Based on an analysis of data from the UN Comtrade, around 2,700 Indian exporters are dealing in 11 major products previously exported by Russia and Ukraine. These products include crude petroleum oil, corn, wheat, sunflower oil, iron ore, iron and steel, platinum, gold, copper, turbo-jets and turbo-propellers, and insulated wire and electric conductors. The analysis shows that India has a Revealed Comparative Advantage (RCA) in the exports of iron ore, iron and steel, and turbo-jets.
Although India also has an RCA in copper, the closure of a major copper smelter in 2018 due to environmental concerns resulted in India becoming a net importer of metal. Therefore, it is unlikely that copper exports from India will see a significant increase.
Apart from gold, India is also a significant exporter of silver, with exports valued at over $1.5 billion in 2020. In addition, India exports platinum and palladium, with exports valued at over $800 million and $1 billion respectively in 2020. India also exports a variety of other products, including diamonds, gemstones, and jewelry.
1.2 Oil and Gas
Also referred to as liquid gold, Oil and gas are two of the most important natural resources in the global economy. They are used in a wide range of industries, including transportation, manufacturing, and energy production. Currently, Europe is facing an Oil crunch as Russia stopped its exports to most EU countries. This in turn has created an energy crisis in the European Union.
India’s current situation:
India’s heavy reliance on crude oil as a commodity has traditionally harmed the average consumer due to the government’s lack of emphasis on renewable energy sources. Administrations have made limited efforts to shift towards a greener economy, resulting in a lack of incentives for consumers to purchase fuel-efficient electric cars despite existing tax waivers. With electric vehicles priced at over a million rupees in a country where a significant portion of the population earns just INR 10,000, consumers have resorted to purchasing fuel-inefficient automobiles, exacerbating their dependence on fossil fuels.
Furthermore, India, the world’s third-largest coal importer, is currently experiencing coal shortages, with coal accounting for around 70% of the country’s electricity generation. As a result, most of India’s coal-fired power plants have critically low inventory levels amid increasing electricity demand.
Oil and Gas:
The Russia-Ukraine conflict has had a significant impact on India’s energy security, highlighting the country’s vulnerability to external factors that can impact its energy supply. India is heavily dependent on oil and gas imports, and any disruptions in supply or price increases can have a significant impact on its economy and energy security.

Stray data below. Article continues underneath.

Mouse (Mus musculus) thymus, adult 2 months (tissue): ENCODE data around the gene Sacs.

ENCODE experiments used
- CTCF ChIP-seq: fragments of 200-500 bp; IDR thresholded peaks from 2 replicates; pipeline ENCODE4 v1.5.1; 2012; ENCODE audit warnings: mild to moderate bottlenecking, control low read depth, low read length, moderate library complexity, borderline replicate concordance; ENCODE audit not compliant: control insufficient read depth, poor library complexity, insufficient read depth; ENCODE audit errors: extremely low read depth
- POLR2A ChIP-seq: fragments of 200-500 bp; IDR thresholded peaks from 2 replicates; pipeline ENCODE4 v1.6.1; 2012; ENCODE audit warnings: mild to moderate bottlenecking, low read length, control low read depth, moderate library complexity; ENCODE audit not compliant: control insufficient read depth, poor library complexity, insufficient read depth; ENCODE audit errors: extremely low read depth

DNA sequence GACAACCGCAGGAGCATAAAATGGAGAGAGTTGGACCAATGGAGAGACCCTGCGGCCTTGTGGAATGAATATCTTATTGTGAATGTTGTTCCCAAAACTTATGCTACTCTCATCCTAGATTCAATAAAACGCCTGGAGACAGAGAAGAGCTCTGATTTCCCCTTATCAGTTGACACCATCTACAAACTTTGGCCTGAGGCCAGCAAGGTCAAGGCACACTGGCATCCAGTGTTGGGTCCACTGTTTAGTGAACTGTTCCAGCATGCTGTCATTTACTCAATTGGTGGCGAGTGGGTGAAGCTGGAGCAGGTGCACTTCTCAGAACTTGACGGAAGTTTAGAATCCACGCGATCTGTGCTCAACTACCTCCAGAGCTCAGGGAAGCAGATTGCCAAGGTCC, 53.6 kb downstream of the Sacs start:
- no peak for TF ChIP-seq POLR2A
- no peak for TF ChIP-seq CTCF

To understand, it is important to look at India’s energy mix and its reliance on imports. India is the world’s third-largest energy consumer, with its energy mix dominated by fossil fuels. The country’s primary energy consumption is dominated by oil, which accounts for approximately 37% of total consumption, followed by coal (29%), natural gas (6%), and renewable energy sources (28%).
India imports more than 80% of its crude oil requirements and about 45% of its natural gas requirements. As of 2021, Russia is the third-largest supplier of crude oil to India after Iraq and Saudi Arabia. According to data from India’s Ministry of Petroleum and Natural Gas, Russia accounted for about 9.2% of India’s total crude oil imports in the financial year 2020–21. India’s crude oil imports from Russia amounted to around 22.6 million metric tonnes (MMT) during the year. India’s crude oil imports from Russia increased between January and July 2021 to about 56% higher than in the same period in 2020. The increase in India’s crude oil imports from Russia in 2021 can be attributed to several factors, including the improvement in global oil demand and prices, as well as the easing of COVID-19 restrictions in India.
The conflict has led to a surge in global oil and gas prices, impacting India’s energy security. Any disruptions in Russia’s supply of oil and gas can have a significant impact on India’s energy security, leading to higher fuel and electricity prices and potential supply shortages.
It has also had a significant impact on liquefied natural gas (LNG) prices in India, as Russia is one of the country’s largest suppliers of LNG. The conflict has led to supply disruptions and increased demand for LNG from other countries, resulting in a surge in global LNG prices.
India is heavily dependent on LNG imports, with LNG accounting for approximately 50% of the country’s total natural gas consumption. According to data from the Petroleum Planning and Analysis Cell (PPAC), India imported around 33.68 million metric tonnes of LNG in the financial year 2020–21, with Russia accounting for around 22% of these imports.